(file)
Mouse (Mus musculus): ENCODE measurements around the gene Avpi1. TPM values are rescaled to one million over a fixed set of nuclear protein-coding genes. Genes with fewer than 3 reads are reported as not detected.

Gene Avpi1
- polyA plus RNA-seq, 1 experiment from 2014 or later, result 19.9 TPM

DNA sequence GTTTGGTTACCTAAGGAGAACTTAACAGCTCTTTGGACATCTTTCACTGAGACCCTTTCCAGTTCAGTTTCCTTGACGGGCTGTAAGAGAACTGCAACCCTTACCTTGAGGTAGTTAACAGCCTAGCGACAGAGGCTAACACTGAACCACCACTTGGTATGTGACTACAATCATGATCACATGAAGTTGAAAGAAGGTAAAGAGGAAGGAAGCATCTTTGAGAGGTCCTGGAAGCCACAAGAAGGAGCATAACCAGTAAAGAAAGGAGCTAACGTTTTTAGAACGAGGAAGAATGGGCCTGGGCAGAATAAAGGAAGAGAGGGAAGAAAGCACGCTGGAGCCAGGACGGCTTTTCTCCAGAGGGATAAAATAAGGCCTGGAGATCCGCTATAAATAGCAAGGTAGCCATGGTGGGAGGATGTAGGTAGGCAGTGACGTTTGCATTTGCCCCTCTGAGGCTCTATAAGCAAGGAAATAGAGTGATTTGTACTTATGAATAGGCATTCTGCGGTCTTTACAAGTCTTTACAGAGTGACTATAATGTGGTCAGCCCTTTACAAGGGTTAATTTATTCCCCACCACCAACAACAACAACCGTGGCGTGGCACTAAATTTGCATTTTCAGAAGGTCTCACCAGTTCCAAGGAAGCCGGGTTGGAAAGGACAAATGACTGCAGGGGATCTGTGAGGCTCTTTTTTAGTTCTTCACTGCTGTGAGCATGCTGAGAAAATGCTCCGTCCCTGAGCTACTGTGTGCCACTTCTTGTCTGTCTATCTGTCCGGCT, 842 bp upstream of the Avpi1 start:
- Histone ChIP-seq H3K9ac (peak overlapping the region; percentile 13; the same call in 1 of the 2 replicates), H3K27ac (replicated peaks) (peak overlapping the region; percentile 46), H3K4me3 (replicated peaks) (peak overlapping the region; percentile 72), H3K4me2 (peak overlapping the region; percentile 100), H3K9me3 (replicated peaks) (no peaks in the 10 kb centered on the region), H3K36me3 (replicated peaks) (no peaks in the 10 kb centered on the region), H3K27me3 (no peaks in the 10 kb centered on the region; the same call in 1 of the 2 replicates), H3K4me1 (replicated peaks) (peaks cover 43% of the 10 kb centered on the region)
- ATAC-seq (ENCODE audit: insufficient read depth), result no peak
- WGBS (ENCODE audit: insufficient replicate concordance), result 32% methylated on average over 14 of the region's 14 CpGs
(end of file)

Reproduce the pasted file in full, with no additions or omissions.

Mouse (Mus musculus): ENCODE measurements around the gene Avpi1. TPM values are rescaled to one million over a fixed set of nuclear protein-coding genes. Genes with fewer than 3 reads are reported as not detected.

Gene Avpi1
- polyA plus RNA-seq, 1 experiment from 2014 or later, result 19.9 TPM

DNA sequence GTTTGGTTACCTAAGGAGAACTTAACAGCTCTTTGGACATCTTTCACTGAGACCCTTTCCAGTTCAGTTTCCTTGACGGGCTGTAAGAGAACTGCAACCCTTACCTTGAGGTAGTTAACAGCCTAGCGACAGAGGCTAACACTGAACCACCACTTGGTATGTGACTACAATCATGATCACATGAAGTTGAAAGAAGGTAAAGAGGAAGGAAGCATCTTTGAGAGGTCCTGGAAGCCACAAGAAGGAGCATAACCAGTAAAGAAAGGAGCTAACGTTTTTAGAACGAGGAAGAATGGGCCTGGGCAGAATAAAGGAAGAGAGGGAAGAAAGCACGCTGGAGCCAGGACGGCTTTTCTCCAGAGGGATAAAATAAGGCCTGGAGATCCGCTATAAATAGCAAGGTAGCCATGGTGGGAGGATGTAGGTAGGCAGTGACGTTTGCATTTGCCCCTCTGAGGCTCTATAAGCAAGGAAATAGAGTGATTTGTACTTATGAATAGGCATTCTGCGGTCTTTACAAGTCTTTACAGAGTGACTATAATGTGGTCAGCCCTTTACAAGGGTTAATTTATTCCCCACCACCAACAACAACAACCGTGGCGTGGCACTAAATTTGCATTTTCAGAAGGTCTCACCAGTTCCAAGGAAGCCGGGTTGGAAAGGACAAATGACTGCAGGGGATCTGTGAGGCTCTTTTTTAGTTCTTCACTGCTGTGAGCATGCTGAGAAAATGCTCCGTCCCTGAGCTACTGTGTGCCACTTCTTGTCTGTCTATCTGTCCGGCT, 842 bp upstream of the Avpi1 start:
- Histone ChIP-seq H3K9ac (peak overlapping the region; percentile 13; the same call in 1 of the 2 replicates), H3K27ac (replicated peaks) (peak overlapping the region; percentile 46), H3K4me3 (replicated peaks) (peak overlapping the region; percentile 72), H3K4me2 (peak overlapping the region; percentile 100), H3K9me3 (replicated peaks) (no peaks in the 10 kb centered on the region), H3K36me3 (replicated peaks) (no peaks in the 10 kb centered on the region), H3K27me3 (no peaks in the 10 kb centered on the region; the same call in 1 of the 2 replicates), H3K4me1 (replicated peaks) (peaks cover 43% of the 10 kb centered on the region)
- ATAC-seq (ENCODE audit: insufficient read depth), result no peak
- WGBS (ENCODE audit: insufficient replicate concordance), result 32% methylated on average over 14 of the region's 14 CpGs